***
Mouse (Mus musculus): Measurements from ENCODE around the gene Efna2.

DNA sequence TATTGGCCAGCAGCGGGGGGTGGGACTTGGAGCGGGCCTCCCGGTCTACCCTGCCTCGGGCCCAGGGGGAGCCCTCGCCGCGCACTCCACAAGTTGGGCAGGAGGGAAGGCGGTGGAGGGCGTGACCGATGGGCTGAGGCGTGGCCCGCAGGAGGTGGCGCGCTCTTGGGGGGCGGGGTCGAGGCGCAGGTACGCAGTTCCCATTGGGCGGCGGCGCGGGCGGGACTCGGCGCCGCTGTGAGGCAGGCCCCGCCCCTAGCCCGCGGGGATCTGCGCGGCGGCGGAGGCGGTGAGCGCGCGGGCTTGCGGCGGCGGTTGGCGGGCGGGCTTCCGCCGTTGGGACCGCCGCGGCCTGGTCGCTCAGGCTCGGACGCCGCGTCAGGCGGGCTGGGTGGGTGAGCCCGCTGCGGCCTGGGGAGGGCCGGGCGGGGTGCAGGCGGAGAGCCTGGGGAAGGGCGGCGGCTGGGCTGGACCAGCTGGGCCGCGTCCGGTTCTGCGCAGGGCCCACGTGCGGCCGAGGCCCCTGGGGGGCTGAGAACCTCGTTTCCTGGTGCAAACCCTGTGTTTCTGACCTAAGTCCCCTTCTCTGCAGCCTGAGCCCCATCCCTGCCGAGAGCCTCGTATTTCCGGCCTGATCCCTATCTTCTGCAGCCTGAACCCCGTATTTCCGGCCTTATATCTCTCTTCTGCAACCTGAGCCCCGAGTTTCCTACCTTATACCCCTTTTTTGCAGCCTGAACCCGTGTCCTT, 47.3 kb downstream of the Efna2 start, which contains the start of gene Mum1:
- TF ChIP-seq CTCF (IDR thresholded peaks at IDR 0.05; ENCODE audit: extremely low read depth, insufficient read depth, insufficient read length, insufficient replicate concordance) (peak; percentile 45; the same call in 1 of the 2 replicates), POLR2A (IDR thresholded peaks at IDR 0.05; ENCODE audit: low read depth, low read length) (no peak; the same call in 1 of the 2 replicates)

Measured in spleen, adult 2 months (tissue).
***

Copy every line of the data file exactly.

Mouse (Mus musculus): Measurements from ENCODE around the gene Efna2.

DNA sequence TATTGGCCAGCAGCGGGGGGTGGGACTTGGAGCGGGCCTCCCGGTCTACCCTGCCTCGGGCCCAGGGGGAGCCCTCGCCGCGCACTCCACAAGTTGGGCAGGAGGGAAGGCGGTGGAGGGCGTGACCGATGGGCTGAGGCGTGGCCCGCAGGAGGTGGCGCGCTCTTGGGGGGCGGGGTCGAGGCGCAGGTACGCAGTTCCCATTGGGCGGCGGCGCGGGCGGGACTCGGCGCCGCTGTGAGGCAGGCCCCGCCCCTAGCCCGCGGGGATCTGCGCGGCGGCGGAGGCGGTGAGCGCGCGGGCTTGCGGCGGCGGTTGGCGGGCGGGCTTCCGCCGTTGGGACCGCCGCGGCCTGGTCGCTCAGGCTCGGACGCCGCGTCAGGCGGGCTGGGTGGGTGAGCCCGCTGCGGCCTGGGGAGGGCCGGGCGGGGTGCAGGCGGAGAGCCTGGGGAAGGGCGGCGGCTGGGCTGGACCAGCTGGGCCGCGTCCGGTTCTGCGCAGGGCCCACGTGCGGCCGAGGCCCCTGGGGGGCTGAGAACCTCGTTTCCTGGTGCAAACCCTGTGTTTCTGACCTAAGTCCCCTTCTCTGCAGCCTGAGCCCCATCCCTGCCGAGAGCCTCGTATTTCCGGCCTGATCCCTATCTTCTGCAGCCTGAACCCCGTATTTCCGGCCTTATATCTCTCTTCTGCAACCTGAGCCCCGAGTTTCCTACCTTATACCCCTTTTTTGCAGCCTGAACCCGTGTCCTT, 47.3 kb downstream of the Efna2 start, which contains the start of gene Mum1:
- TF ChIP-seq CTCF (IDR thresholded peaks at IDR 0.05; ENCODE audit: extremely low read depth, insufficient read depth, insufficient read length, insufficient replicate concordance) (peak; percentile 45; the same call in 1 of the 2 replicates), POLR2A (IDR thresholded peaks at IDR 0.05; ENCODE audit: low read depth, low read length) (no peak; the same call in 1 of the 2 replicates)

Measured in spleen, adult 2 months (tissue).